1. To pull your proposal together you need an alternative or a compelling reason for making the change. You will know what your organisations goals and ambitions are. Pull together a small project team and work with interested influential parties. Clearly you will still want to be able to reward those that work hard and are competent in their field so make sure you address that.
  1. You will find that most senior executives are of the opinion that one needs to legally have such a system. If you then get into consulting employment lawyers about it you will freeze in your tracks and probably agree to retain them to introduce more polices and procedures just in case….but… take a deep breath and ask yourself when was the last time that you actually managed an employee out via the capability route? And actually when was the last time a poorly performing employee had actually been told about it or marked down on their appraisal if indeed they had had one. And we all know that the real high fliers are too busy to appraise or be appraised. Especially in legal firms…
  1. You know that your organisation wants information on employees but that actually it is hard to come by. Even your appraisal process no matter how sophisticated won’t have really shone the torch in places that would excite your senior team. Think about how what you need to monitor and report on corporately. CPD is one area that should be critical for any professional firm to monitor but is often at best a tick box on an appraisal form or left to individuals to monitor. But there might be others. Think as broadly as possible. Don’t limit yourself to traditional areas – think of new ones. You might just identify something to focus on that will give your organisation competitive advantage.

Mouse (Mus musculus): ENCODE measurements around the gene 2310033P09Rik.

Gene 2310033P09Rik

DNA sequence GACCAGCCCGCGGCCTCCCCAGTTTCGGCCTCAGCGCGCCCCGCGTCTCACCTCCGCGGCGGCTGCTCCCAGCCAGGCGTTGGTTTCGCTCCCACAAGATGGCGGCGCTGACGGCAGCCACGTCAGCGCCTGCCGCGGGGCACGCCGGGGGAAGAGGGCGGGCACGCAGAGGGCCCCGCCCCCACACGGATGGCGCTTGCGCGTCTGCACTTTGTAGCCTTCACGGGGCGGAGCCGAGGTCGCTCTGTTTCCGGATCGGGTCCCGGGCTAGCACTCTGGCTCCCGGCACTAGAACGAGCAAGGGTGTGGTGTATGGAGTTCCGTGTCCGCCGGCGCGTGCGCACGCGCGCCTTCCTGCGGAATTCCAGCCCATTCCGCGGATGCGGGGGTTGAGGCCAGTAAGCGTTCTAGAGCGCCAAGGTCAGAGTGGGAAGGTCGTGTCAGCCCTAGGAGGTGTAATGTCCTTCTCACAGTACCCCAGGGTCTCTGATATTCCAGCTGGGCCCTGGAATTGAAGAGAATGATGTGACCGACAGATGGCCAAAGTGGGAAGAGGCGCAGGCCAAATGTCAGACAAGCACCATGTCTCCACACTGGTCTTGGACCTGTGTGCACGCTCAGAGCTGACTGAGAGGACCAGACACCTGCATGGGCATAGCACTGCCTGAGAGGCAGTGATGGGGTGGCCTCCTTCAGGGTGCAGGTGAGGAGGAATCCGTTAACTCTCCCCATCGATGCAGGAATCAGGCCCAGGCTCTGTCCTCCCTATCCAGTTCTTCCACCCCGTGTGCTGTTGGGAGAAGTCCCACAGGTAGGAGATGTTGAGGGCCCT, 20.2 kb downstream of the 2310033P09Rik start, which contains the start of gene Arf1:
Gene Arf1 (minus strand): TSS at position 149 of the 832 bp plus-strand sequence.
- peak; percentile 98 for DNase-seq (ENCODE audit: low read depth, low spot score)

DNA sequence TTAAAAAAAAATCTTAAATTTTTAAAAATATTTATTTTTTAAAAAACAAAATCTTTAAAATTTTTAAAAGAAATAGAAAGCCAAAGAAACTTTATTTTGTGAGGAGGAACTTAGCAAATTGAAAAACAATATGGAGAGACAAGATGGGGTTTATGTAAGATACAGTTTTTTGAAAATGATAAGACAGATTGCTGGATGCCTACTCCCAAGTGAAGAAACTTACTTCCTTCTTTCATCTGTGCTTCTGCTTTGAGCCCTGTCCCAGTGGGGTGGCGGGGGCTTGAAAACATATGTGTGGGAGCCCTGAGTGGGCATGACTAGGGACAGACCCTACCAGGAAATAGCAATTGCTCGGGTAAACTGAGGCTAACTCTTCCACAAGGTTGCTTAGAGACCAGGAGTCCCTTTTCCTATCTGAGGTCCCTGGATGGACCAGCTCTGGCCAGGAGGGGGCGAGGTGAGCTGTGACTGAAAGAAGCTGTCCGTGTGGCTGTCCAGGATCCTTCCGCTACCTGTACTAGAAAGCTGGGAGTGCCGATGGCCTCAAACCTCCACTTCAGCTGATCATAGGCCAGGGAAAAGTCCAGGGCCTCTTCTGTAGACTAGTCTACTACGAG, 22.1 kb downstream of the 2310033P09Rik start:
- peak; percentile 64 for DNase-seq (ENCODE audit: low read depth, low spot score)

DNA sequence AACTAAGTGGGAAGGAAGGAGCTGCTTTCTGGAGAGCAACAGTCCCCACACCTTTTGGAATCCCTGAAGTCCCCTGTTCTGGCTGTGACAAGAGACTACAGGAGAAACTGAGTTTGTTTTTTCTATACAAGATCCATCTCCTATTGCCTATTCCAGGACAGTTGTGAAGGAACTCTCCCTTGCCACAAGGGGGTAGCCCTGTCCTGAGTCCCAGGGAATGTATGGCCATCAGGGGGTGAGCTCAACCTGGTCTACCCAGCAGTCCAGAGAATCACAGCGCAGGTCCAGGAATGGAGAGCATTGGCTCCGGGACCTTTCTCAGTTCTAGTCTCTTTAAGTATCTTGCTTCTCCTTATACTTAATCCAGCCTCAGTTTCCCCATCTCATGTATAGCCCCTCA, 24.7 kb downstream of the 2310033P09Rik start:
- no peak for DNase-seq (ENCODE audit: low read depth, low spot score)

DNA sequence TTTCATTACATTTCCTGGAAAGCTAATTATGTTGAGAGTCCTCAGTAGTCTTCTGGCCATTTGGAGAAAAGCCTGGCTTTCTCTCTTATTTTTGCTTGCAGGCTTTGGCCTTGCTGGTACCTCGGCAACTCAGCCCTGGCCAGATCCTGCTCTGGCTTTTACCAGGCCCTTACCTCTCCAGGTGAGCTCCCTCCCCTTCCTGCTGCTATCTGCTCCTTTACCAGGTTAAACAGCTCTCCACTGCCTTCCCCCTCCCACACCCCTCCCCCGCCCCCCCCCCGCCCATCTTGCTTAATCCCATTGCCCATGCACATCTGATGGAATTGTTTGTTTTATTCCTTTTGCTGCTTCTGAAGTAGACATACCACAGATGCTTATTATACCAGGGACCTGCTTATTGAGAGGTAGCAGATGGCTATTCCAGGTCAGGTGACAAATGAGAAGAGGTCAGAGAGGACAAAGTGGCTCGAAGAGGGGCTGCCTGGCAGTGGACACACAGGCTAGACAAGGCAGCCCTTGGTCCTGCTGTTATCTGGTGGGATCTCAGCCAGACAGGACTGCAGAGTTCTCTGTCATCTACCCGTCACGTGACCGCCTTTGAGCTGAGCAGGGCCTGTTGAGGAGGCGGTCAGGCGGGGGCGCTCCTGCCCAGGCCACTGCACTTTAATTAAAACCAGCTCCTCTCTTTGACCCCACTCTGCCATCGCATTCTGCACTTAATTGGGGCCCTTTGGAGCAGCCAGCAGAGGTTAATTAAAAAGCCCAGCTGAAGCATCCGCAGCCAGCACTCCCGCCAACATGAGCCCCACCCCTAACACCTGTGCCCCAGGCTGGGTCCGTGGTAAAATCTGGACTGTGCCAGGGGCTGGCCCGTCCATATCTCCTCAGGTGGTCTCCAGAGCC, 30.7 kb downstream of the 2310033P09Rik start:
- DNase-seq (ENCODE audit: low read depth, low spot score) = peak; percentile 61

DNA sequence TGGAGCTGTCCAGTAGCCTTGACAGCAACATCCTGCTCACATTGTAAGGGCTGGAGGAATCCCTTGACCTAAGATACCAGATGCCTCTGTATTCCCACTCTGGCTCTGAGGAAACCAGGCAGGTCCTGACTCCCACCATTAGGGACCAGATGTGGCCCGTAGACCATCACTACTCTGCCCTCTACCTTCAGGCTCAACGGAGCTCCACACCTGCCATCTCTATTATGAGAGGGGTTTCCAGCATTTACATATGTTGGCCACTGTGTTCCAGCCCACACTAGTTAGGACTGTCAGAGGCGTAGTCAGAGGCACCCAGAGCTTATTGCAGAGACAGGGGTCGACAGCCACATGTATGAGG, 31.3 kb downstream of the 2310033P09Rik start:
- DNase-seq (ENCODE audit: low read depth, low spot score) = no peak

1. Recognise that doing something fairly radical like removing a long established system is changing the way your company works and interacts with employees (I’m not using the jaded old term engagement here because I don’t like it). The HR team will also want to create some space to look at the service it provides and how it adds value to the business and may consider letting go of other more traditional practices. This is an area worth investing in as it will up skill and inspire not only the HR team but the relationship with the business. Using an independent third party to facilitate and manage this can be key to a successful outcome.

I won’t wish you good luck at this stage as this is not about luck at all. This is about you as an HR professional and/or business leader critically evaluating an established system and making recommendation for change to help the organisation deliver its goals.

If this were the Finance or Marketing team with a similar issue ask yourself not only how they would approach it but how quickly they would make the change happen?

Enjoy.